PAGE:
Preheat oven to 375 degrees. In a large bowl, mix the plots from Drop Dead Gorgeous, Austin Powers, Mean Girls, Lost, and Lord of the Flies. Whip until nice and fluffy. Stir in equal parts Bollywood, Boy Bands, Pirates, An Evil Corporation, Crappy Parenting, Reality TV, Miss Teen USA pageants, and commercials aimed at teens. Next add 4 cups Teenage Sexuality (all types), 2 cups Feminism, 1/2 cup Identity Issues, 1/2 cup Self-Esteem Issues, 16-Teenage Beauty Queens (all types. Just make sure one is much more intelligent then the others), a handful of henchmen, a handful of open-minded hot guys with British accents, one hot eco-"terrorist", one crazy-go-nuts dictator, copious amounts of satire, and 1-20 oz. bag of Sarah Palin. Stir until well blended. Batter will be slightly lumpy. Pour into cupcake pans (cuz cupcakes are all the rage, yo!) Bake for: 35 minutes. Let cool.
Frosting: Mix equal parts Sunshine, Love, World Peace, Sparkle Ponies, Sequined Dresses, Cute Shoes, Makeup, GRRRRRRRRRL POWER! a handful of sand, one Lesbian makeout session, and one Sex Tape. Whip until creamy.
Frost cupcakes then sprinkle with way too many unnecessary footnotes. Top each cupcake with a maraschino cherry that has been laced with an organic hallucinogen.
Take those cupcakes and dumb them down.
Dumb them down again.
A little more...
One more time...
Okay, there you have it: the recipe for Libba Bray's Beauty Queens (in cupcake form). Enjoy!
2.5 stars. Real review to be posted after the weekend.
I spent the weekend thinking about what I would say in this review, how I would explain my beef with this book. I want to make it clear, I don't hate Beauty Queens
, nor do I like it.
It was okay, overall. I mean, sure, it did have it's moments. Not that Beauty Queens caused me to laugh out loud--because it didn't, especially not after the novelty of the "helpful" footnotes and commercial parodies wore off. They were fun for the first few chapters, then they became an irritation.
Also, I don't particularly care for Libba Bray's brand of satire. At times it was so overdone it only inspired sighs of frustration, eye-rolling and thoughts of, "that would have been funny if" or "that could have been more powerful if" from me. I felt as though I was watching one of those really bad (read: not funny) movie parodies, like Dance Flick, or Epic Movie.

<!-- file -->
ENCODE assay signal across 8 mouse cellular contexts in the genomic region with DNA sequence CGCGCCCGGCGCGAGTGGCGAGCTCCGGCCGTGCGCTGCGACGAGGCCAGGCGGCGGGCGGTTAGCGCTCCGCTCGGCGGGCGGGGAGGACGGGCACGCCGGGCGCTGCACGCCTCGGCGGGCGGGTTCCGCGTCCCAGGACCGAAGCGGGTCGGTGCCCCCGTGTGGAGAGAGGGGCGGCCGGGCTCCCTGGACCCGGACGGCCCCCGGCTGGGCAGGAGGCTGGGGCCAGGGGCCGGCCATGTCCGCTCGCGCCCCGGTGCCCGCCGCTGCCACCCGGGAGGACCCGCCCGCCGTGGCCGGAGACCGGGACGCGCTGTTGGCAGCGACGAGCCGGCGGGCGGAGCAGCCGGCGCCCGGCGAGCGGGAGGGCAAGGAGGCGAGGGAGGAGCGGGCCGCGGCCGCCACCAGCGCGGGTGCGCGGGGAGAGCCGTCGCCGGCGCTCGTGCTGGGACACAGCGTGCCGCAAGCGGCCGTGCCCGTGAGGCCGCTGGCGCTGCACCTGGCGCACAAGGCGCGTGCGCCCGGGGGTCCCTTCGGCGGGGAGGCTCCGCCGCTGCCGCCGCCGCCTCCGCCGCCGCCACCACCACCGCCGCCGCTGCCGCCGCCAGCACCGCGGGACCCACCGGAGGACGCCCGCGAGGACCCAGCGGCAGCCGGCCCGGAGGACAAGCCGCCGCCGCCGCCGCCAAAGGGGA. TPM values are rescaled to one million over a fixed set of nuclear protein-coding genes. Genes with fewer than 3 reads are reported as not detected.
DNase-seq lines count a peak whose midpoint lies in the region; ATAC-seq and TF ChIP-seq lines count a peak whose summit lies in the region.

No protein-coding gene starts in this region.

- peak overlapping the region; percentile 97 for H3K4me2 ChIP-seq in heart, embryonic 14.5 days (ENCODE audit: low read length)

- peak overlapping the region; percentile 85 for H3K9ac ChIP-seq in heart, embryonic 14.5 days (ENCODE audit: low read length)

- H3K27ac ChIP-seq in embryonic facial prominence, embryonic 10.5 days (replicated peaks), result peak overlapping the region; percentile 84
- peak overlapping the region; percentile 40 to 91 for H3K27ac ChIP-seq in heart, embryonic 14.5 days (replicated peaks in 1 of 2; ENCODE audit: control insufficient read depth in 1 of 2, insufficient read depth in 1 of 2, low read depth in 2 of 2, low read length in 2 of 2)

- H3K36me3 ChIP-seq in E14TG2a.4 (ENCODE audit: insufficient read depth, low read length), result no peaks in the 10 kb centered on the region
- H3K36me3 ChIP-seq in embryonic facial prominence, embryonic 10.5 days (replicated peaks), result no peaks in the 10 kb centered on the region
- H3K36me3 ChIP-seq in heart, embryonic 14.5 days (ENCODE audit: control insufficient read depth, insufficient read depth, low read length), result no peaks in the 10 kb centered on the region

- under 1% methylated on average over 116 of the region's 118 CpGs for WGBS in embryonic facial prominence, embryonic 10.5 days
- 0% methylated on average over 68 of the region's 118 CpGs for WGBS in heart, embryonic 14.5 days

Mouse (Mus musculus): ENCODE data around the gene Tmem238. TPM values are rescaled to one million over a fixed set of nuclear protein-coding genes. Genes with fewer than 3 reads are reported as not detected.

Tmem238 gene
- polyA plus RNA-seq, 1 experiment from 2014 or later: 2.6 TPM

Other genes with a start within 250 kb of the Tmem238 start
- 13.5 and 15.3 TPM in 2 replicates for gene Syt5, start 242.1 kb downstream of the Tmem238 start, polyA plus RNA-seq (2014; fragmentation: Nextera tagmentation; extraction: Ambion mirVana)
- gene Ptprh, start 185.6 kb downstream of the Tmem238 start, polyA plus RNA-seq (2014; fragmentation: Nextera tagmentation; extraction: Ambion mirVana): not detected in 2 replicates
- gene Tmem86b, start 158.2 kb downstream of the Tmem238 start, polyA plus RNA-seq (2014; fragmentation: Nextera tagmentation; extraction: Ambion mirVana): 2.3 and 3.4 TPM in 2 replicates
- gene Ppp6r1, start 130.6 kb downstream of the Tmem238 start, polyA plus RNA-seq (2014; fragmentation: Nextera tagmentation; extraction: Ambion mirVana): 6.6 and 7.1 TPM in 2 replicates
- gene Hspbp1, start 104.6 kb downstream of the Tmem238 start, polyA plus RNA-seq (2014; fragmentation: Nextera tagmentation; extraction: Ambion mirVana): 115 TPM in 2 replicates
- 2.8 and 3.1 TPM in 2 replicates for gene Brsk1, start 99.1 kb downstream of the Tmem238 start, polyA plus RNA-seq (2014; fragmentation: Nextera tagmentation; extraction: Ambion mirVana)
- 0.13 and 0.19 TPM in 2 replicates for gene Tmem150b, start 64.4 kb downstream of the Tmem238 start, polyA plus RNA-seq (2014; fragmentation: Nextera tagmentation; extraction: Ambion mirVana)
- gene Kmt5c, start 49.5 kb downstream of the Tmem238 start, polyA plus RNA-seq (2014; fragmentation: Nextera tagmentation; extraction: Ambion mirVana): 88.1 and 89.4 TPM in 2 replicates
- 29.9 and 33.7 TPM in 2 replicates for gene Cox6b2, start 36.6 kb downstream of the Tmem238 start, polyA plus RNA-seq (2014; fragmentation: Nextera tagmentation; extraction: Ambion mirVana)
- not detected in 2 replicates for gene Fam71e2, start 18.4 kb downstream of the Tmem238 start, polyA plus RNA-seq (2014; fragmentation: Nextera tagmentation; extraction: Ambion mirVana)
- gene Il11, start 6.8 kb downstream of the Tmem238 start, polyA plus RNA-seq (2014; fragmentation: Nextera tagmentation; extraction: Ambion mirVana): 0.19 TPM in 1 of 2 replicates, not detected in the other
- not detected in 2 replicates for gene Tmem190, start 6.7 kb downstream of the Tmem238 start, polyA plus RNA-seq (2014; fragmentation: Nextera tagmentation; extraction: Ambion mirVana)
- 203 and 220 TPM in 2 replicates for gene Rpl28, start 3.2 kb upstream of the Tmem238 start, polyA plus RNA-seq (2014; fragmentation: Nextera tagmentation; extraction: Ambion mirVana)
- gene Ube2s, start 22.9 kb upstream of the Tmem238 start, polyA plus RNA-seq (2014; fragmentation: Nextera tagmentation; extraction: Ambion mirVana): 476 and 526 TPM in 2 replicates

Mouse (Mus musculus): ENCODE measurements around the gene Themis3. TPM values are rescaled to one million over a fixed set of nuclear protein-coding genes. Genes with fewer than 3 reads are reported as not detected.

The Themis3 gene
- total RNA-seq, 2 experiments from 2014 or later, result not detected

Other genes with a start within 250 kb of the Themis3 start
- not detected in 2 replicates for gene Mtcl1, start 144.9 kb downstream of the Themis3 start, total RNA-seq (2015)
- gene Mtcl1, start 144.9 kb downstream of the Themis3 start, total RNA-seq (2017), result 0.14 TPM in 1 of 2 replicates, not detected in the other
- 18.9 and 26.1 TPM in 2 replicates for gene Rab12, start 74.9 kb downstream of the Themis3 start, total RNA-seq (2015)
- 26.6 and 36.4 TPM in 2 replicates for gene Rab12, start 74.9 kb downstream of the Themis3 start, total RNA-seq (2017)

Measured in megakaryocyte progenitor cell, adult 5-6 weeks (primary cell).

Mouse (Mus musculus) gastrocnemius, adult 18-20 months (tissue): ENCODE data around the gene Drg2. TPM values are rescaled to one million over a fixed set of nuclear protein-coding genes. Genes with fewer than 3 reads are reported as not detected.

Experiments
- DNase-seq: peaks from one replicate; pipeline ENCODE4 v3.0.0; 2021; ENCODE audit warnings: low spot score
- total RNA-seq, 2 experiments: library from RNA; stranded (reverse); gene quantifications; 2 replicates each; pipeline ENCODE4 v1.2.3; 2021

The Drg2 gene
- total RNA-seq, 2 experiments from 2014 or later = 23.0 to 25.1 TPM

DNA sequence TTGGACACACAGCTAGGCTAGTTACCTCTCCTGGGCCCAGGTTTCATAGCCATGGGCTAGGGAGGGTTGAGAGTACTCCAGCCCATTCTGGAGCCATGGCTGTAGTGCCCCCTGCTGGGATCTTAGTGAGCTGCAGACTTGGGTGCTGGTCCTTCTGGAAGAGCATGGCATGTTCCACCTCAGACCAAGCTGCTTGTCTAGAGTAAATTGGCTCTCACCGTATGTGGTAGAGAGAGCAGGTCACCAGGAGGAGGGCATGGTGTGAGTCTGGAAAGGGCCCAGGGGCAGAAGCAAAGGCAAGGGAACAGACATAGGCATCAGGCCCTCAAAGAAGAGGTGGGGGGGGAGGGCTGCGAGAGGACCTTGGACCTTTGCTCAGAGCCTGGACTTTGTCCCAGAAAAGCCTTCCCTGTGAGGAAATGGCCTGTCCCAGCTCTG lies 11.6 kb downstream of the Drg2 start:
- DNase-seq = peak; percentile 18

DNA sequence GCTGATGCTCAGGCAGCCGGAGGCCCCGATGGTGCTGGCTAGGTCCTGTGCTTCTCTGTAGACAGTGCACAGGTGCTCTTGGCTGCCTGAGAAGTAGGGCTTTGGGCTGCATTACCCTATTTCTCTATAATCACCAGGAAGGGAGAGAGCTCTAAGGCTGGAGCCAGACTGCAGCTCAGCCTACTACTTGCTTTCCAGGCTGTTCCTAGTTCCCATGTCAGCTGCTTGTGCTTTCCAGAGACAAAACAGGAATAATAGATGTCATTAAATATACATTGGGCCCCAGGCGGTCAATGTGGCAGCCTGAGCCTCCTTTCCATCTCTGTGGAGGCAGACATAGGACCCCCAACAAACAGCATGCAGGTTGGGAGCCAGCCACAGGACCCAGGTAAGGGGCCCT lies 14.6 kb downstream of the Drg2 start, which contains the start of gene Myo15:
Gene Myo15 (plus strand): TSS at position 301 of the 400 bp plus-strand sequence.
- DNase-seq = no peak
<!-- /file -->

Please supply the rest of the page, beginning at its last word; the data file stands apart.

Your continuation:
Yes, at times Beauty Queens is that much of a punishment, and then some.
But that's not the worst part. My major problem has to do with the fact that Bray's story had a great foundation. I mean, just read this: “I’ve been thinking about that book about the boys who crash on an island,” Mary Lou said to Adina one afternoon as they rested on their elbows taking bites from the same papaya.
“Lord of the Flies. What about it?”
You know how you said it wasn’t a true measure of humanity because there were no girls and you wondered how it would be different if there had been girls?”
“Maybe girls need an island to find themselves. Maybe they need a place where no one’s watching them so they can be who they really are.”
There was something about the island that made the girls forget who they had been. All those rules and shalt nots. They were no longer waiting for some arbitrary grade. They were no longer performing. Waiting. Hoping.
They were becoming.
Sure, it's all a little contrived, but still it's a great jumping off point. Instead of doing anything worthwhile with it, Bray took that idea and made it into a Very Special Episode of The Facts of Life, except way more condescending and a ba-zillion times more preachier--it's not like the main message Bray is pummeling her audience with is new. Girlfriend is preaching to the choir the entire time. And at no point does this book challenge one to think. Beauty Queens thinks for you, because thinking is hard, y'all.
You wanna sell me on something? Give me a chance to think for myself. Show me both sides of the argument. Present me with questions that don't necessarily have an easy answer. Let me draw my own conclusions. Don't incessantly beat me upside my head with your answers, your way of thinking. See, when that happens I tend to lose interest in what you have to say--even if I happen to agree with you--because you clearly think you're superior, that I'm not intelligent enough to come to the right (read: your) conclusion. Do. Not. Like.